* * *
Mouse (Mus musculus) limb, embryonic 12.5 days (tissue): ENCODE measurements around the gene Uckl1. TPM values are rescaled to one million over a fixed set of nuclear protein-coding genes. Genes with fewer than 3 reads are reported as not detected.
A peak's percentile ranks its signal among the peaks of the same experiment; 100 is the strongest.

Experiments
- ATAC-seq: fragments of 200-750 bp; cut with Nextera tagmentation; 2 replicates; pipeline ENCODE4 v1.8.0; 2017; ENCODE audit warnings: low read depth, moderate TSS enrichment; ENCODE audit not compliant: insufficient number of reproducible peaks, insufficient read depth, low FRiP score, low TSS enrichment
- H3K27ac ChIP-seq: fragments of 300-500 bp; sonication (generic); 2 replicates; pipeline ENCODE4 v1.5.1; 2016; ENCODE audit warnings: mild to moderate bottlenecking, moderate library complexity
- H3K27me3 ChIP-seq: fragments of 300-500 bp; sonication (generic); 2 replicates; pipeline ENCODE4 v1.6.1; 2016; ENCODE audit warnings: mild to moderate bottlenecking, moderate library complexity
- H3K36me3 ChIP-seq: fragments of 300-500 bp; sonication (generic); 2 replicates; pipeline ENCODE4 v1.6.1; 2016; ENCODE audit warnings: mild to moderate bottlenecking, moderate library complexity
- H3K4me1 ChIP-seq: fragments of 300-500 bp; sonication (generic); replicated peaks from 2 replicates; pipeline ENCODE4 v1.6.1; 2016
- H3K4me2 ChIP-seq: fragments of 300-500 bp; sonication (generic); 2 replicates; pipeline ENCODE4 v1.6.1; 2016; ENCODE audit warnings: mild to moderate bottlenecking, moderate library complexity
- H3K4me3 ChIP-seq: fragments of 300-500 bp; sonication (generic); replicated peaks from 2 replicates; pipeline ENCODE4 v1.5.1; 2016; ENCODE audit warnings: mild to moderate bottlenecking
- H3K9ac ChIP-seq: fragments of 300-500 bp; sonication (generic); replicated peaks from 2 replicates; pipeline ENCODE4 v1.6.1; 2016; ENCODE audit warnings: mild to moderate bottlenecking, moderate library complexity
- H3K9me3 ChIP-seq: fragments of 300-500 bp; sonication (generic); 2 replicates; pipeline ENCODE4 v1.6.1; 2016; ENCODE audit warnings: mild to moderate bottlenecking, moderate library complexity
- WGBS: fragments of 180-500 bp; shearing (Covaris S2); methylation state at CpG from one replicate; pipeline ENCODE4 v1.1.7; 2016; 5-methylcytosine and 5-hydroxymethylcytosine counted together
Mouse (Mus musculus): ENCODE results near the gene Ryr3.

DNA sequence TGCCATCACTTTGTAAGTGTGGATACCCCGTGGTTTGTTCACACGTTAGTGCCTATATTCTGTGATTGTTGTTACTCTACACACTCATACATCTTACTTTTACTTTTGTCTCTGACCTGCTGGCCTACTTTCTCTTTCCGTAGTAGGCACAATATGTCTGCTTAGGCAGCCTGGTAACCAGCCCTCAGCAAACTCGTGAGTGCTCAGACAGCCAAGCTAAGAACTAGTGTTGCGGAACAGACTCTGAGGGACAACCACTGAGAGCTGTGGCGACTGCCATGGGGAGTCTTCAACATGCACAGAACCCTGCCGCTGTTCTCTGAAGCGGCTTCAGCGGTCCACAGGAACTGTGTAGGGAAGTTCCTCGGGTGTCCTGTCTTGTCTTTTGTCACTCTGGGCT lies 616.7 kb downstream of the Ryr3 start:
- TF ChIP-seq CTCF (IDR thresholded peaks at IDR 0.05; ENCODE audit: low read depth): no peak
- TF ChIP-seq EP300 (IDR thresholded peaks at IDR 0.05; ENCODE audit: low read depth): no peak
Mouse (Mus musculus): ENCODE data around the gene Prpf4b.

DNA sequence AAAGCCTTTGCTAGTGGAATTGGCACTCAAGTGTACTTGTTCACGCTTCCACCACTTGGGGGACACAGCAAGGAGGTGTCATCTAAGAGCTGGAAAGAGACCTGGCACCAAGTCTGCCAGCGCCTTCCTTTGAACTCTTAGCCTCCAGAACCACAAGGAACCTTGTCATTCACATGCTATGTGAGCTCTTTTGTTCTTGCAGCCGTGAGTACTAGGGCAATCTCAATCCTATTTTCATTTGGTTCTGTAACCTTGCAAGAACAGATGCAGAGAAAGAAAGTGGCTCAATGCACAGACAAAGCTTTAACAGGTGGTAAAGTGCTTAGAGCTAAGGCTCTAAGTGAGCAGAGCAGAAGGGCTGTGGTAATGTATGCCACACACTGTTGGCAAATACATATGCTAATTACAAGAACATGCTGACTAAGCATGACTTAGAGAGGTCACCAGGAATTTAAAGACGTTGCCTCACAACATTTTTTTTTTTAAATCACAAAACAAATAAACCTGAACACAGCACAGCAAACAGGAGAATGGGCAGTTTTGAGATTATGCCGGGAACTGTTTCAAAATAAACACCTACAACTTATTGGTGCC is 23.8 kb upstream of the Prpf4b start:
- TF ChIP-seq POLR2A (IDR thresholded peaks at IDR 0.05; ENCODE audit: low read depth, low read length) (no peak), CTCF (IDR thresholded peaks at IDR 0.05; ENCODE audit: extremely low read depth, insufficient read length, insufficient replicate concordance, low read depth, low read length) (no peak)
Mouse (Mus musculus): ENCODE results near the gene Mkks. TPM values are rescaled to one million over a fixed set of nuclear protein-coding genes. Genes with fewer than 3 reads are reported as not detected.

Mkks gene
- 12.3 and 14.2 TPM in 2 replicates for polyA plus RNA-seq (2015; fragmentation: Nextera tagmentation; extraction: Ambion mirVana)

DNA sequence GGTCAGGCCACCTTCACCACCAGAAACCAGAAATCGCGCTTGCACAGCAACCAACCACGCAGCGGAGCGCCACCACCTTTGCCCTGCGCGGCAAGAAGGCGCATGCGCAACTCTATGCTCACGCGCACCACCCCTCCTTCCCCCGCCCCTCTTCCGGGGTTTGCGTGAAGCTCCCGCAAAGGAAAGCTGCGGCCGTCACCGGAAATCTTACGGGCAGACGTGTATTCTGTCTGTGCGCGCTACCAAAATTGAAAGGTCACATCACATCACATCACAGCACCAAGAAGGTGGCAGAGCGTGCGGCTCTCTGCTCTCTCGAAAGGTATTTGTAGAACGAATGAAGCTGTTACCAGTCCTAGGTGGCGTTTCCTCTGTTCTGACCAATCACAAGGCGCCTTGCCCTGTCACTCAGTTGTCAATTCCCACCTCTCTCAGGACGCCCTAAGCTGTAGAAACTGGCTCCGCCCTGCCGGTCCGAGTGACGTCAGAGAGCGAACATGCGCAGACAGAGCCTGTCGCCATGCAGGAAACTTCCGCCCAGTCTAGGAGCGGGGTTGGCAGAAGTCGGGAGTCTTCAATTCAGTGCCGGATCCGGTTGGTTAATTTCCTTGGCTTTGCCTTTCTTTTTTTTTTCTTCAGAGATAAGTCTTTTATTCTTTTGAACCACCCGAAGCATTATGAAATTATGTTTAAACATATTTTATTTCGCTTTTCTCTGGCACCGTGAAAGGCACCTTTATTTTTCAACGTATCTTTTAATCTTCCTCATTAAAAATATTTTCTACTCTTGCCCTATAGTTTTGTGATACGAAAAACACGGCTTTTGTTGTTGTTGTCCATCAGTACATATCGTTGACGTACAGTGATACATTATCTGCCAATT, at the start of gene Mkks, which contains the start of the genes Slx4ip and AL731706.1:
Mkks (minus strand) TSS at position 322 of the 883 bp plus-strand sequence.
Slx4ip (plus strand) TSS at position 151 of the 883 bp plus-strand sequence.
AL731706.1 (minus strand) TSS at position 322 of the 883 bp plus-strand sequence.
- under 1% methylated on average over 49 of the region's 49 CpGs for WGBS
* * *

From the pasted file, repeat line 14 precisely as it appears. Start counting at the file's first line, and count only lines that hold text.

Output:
Mouse (Mus musculus): ENCODE results near the gene Ryr3.